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News :: Environment
Local Aquatic Ecosystems Threatened By Regulation Changes
15 Sep 2004
Senators in Washington D.C. have been demanding changes to fishing regulations, claiming that they may "permanently and unnecessarily change the face of New England fishing communities." However, the environmental effects are not being considered.
In a Senate Commerce subcommittee hearing, Senator Olympia Snowe (R-Maine) told the head of the National Marine Fisheries Service Willian Hogarth that they must allow fishermen to travel to different areas while at sea, without first returning to port.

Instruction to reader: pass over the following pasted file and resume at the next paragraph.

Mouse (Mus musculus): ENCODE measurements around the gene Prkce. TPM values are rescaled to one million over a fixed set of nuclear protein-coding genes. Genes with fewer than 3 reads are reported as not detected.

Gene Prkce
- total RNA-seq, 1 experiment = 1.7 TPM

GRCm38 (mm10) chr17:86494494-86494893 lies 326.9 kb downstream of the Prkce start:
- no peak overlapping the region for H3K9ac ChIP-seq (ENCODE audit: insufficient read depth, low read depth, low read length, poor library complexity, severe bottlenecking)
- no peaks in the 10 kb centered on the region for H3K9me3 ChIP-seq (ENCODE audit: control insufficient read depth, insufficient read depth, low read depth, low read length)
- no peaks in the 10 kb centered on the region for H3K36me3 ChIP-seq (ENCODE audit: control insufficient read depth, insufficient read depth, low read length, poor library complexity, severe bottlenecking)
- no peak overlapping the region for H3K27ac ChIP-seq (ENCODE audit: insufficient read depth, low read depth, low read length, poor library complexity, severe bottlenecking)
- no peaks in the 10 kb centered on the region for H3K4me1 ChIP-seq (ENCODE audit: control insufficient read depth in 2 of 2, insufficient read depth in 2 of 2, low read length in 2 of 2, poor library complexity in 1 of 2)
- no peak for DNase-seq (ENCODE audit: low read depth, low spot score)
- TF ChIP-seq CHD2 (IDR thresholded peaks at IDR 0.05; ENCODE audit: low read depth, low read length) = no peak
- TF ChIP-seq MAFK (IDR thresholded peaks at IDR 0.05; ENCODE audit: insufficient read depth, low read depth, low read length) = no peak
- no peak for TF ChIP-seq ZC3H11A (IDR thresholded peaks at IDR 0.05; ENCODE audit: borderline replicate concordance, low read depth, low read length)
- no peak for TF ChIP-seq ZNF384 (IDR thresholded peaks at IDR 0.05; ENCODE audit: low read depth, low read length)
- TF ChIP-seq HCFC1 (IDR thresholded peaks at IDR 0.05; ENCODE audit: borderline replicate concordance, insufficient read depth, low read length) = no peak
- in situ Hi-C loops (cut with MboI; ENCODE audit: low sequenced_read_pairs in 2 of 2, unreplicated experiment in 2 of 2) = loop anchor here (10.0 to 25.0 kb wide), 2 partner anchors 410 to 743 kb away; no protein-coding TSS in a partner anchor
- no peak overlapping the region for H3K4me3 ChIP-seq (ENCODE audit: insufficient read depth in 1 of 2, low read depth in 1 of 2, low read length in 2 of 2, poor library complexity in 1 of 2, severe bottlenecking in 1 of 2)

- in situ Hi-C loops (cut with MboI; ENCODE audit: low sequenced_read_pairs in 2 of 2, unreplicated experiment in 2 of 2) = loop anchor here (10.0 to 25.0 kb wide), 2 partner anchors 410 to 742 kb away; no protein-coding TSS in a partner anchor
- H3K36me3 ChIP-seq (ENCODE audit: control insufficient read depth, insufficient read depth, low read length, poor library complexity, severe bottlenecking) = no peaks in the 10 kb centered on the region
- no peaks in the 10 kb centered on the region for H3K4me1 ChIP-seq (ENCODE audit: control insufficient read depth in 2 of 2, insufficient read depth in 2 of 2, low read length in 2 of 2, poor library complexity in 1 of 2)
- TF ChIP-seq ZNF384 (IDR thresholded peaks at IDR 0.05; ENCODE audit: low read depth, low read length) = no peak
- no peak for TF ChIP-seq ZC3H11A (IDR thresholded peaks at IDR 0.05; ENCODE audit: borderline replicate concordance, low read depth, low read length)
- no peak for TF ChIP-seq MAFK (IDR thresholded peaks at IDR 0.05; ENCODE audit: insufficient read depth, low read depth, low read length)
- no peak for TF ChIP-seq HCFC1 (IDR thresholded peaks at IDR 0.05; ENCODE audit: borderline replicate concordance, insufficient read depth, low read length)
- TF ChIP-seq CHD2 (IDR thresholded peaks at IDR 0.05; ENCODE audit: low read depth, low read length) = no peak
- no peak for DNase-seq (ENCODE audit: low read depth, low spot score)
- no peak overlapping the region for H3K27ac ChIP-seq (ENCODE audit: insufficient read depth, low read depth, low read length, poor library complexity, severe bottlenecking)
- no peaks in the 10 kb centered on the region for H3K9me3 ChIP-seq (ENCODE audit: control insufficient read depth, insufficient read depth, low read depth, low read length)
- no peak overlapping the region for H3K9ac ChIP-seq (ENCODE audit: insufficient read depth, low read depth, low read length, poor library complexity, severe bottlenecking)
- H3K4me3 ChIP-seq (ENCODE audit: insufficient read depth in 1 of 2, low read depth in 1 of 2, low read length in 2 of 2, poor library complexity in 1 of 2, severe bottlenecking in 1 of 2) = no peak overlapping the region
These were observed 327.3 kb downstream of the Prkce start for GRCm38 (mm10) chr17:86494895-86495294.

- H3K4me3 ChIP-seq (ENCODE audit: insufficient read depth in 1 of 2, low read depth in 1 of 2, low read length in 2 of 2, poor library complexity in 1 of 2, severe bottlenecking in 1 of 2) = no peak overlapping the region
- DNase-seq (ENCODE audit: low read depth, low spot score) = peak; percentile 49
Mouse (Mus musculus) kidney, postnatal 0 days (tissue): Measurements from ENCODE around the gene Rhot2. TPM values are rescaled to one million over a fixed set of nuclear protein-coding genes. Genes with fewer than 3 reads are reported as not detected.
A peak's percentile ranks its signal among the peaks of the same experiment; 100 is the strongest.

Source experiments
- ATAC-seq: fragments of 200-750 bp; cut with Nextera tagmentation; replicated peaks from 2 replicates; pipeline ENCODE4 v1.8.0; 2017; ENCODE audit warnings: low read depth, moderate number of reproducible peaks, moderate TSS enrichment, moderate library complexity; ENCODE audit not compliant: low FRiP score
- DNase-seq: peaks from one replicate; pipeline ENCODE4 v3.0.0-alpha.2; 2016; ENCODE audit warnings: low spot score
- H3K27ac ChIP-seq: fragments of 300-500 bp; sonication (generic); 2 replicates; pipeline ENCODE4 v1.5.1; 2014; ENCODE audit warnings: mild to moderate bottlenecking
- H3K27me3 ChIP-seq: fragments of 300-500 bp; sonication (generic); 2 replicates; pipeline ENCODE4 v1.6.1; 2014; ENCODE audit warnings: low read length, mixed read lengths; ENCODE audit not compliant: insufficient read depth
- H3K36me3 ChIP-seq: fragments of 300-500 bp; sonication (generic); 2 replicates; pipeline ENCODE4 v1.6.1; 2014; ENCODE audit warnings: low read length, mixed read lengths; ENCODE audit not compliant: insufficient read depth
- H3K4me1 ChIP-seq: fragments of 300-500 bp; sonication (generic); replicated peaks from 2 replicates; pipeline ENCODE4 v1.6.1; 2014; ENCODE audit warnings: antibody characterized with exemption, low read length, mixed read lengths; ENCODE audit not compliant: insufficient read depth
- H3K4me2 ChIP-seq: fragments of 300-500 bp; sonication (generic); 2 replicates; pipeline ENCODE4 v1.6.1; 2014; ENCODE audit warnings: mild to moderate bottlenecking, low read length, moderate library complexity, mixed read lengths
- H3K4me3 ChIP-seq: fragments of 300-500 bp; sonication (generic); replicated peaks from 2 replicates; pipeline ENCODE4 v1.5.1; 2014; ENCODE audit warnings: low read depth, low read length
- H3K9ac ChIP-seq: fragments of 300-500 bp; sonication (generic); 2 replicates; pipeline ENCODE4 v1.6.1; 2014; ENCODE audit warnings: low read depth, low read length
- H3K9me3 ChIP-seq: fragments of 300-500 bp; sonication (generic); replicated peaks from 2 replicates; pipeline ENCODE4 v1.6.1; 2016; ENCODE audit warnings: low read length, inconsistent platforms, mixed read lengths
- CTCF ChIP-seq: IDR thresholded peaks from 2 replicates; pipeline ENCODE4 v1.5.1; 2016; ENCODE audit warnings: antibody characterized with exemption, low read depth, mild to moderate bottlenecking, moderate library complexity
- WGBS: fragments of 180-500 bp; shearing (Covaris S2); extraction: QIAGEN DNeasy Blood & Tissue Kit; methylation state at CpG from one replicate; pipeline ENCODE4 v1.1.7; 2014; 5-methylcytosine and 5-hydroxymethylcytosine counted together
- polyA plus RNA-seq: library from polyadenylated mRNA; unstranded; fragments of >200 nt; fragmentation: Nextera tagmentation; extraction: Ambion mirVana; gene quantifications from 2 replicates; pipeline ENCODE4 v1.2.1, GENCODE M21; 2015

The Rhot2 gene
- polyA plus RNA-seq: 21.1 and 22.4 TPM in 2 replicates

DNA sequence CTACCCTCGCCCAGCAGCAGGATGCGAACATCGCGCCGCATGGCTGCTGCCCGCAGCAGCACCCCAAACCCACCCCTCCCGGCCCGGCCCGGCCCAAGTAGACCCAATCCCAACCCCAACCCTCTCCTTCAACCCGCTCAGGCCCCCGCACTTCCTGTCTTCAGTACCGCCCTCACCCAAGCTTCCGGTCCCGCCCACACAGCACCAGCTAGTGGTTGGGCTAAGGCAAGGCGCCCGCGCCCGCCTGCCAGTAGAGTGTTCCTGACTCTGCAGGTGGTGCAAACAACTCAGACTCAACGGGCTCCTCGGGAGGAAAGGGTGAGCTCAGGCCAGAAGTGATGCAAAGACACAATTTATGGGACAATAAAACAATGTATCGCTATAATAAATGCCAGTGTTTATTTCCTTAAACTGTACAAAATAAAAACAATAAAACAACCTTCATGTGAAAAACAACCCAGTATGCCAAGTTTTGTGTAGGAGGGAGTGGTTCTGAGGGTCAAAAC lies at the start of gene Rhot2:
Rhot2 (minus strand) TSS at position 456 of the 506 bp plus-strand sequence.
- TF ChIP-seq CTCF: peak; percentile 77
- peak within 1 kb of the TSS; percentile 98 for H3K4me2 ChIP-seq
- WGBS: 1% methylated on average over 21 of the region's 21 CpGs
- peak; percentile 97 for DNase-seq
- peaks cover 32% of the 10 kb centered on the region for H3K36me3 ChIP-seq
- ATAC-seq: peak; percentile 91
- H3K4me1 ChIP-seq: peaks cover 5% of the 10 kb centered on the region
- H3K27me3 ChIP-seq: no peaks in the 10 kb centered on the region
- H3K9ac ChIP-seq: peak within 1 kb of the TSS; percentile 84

At the same time, New England's grounfish, including cod, haddock and flounder, have had their populations severely depleted from overfishing, to the point many areas are now closed to fishermen because of the extent to which they have devestated the area.

Having ships return to port allows for better tracking of how many fish are being harvested from where. If a vessel is allowed to harvest fish from several different areas before returning to port, it is difficult to accurately measure how many fish are being taken from which areas.

If these regulations are changed, our delicate marine ecosystems will be further endangered.


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